In fact, there are two headphone outputs, marked Direct and iEMatch. You can’t use them simultaneously but they give you a choice of, respectively, a clean output suited to most regular headphones and a resistor-damped output intended to improve the dynamics and reduce the hiss that can be associated with sensitive audio output devices like in-ear monitors (IEMs).
There’s an additional pre-amp output at the rear of the casing, a 3.5mm jack socket. As it’s designed to feed analogue audio into an external amplifier, unlike the two front 3.5mm jacks, the level of this output isn’t affected by the volume control.
Feeding the Niffy
DSD and some of its various sampling variations (DSD128 and DSD256—but DSD512 is a bit too rich for it) aren’t the only input formats the Niffy can handle. You can feed it pure PCM and DXD up to a sampling rate of 384KHz, and, of course, FLAC compression will be expanded prior to arriving at the Niffy.
If these names don’t mean much to you, you can bone up on them on our Data Sheet: Recorded Audio Formats. Which barely mentions what iFi sees as the key selling proposition.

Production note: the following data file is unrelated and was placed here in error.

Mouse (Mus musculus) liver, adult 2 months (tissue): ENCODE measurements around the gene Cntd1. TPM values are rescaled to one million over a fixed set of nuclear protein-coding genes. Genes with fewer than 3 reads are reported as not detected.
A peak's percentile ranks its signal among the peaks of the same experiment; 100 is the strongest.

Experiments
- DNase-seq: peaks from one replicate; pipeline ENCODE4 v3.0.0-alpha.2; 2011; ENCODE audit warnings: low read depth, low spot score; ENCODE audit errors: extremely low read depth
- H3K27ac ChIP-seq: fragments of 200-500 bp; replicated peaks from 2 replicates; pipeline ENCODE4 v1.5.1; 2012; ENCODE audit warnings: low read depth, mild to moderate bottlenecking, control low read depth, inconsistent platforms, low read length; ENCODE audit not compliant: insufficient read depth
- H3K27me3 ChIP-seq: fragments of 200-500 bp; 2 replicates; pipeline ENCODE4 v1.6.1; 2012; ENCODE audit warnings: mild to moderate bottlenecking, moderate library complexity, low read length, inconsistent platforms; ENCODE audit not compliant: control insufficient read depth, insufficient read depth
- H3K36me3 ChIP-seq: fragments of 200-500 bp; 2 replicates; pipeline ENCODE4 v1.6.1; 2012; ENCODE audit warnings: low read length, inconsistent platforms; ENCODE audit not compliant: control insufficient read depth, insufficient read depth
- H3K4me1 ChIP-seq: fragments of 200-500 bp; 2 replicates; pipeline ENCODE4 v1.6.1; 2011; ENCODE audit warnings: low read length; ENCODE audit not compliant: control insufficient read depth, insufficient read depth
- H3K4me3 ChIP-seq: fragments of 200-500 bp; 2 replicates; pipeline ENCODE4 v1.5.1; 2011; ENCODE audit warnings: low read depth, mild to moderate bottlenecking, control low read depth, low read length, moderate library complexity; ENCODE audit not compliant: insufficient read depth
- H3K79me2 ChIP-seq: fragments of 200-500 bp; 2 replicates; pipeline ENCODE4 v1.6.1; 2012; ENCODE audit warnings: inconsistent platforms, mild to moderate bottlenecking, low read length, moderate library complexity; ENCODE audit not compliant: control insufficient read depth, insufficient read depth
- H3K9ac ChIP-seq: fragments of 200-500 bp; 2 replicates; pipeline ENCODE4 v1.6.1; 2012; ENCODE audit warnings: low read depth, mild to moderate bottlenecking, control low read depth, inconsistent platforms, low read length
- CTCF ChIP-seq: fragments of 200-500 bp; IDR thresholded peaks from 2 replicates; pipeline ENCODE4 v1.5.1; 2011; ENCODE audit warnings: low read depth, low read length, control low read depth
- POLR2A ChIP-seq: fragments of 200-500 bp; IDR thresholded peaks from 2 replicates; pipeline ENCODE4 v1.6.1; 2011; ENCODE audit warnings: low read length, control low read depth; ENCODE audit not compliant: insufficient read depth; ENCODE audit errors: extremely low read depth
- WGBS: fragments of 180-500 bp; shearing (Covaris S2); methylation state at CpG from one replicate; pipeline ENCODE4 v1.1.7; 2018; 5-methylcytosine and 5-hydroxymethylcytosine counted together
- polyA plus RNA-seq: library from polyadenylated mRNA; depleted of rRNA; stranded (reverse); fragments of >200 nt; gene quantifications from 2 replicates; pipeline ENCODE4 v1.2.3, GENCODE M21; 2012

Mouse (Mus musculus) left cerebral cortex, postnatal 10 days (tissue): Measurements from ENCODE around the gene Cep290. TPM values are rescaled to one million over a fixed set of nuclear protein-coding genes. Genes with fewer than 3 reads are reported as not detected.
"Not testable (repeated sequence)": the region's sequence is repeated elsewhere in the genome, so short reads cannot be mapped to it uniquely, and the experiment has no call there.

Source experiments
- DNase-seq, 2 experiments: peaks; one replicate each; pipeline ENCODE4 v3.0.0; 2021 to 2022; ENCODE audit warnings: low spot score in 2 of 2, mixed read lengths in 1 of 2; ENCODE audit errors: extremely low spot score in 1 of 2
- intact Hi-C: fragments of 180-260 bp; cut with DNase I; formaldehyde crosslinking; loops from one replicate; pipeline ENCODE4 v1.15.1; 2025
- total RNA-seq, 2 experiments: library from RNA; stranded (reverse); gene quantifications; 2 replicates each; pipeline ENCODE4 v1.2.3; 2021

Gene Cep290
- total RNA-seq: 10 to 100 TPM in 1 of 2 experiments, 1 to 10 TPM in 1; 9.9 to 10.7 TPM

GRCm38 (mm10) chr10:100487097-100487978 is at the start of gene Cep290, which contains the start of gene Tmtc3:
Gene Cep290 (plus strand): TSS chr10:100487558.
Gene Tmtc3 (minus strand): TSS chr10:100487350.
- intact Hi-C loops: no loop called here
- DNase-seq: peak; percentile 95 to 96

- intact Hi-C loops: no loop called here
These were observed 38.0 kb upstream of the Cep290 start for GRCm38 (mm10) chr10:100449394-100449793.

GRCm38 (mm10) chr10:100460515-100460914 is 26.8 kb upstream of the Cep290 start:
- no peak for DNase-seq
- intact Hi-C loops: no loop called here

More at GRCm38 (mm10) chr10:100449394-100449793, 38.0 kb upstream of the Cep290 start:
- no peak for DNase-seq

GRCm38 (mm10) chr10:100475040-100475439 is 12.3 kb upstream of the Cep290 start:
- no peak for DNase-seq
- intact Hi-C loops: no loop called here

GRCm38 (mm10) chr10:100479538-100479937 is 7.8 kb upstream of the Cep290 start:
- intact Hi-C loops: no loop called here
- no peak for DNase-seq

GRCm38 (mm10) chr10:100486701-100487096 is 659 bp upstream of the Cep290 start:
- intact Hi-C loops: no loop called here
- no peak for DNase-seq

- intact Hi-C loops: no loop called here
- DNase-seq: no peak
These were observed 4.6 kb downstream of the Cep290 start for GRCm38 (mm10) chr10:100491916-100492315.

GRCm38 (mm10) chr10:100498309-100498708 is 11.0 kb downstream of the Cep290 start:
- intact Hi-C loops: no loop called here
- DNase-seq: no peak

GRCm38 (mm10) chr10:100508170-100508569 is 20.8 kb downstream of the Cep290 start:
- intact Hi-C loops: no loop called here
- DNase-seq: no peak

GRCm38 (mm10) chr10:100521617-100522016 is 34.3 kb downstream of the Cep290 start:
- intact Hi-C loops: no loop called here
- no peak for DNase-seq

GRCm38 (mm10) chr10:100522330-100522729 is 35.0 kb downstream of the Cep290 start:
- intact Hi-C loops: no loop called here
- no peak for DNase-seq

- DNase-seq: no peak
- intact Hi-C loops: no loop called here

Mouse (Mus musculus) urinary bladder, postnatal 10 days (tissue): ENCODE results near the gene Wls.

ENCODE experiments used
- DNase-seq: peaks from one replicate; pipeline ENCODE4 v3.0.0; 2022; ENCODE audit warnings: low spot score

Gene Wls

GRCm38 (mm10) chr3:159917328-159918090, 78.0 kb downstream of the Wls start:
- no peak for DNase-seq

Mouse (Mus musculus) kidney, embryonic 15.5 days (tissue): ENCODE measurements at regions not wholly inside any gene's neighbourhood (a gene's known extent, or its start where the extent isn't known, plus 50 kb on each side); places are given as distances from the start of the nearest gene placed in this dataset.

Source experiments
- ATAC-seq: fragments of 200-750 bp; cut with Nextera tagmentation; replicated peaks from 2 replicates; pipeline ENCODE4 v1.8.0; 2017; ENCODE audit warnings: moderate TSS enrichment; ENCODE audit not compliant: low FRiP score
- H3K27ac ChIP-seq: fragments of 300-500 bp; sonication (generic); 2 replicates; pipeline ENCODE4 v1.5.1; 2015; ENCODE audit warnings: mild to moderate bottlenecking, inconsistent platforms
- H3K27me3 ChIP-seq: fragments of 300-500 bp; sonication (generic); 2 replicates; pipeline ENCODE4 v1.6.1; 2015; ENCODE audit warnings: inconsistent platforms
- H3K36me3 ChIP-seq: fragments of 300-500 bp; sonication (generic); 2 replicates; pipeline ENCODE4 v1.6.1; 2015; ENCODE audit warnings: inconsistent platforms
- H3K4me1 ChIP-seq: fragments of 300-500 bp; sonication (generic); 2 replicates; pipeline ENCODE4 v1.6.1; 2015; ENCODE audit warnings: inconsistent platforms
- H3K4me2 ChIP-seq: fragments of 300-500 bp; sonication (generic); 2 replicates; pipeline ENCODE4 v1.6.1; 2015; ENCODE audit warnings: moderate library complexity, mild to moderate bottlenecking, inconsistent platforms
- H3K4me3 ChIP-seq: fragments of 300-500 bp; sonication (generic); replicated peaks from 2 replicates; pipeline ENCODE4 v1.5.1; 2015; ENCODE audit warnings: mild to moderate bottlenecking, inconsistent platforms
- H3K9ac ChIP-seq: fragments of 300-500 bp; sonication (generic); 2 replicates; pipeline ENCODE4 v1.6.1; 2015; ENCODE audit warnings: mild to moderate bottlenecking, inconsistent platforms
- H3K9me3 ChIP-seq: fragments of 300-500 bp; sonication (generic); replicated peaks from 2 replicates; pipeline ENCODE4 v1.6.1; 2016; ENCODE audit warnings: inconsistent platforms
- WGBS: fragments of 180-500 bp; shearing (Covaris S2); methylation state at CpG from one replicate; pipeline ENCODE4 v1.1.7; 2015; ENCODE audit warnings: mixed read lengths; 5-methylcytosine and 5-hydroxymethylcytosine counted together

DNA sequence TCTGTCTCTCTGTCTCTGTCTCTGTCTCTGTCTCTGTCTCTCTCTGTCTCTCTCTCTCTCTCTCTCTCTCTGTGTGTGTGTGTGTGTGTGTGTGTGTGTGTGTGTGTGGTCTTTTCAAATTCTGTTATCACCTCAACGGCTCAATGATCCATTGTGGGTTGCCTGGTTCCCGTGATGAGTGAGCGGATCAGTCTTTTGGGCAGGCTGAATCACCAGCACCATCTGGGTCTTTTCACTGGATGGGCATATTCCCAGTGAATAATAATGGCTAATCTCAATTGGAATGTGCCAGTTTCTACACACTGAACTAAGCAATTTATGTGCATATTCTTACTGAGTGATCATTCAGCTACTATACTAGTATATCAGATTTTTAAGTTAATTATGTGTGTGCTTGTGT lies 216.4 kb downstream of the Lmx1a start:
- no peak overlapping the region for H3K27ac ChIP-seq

Yes, it’s the controversial new format called MQA.
Master Quality Authenticated
This sort-of-lossy-but-not-so-you’d-notice compression format was pitched to the audio industry at the Consumer Electronics Show in Los Angeles in 2015. You can read more about it in our Data Sheet: MQA. The Niffy can handle MQA, but only as a renderer, which is to say that it needs the heavy lifting, the actual decoding, done externally on the device it’s attached to, either a computer or a smartphone.
In principle, this decoding half of the MQA operation is much the same thing as your software is already doing with MP3 and FLAC. But a lot more shifty.
The Niffy uses an MQA-certified Burr Brown 1793 DAC. Knowing this, the MQA organisation says it’s able to guarantee control over the entire transport between the analogue sounds created in the studio and the analogue signal emerging from the iFi nano iDSD Black Label DAC whenever it’s handling MQA. This, in fact, is the A for Authentication in the initials.
Which is when the magenta light goes on.
The Authentic Colour is Magenta
A Blue light when the unit is switched off shows that its battery is charging. If the LED shows steady Red when the unit is on, the battery’s running low and needs recharging.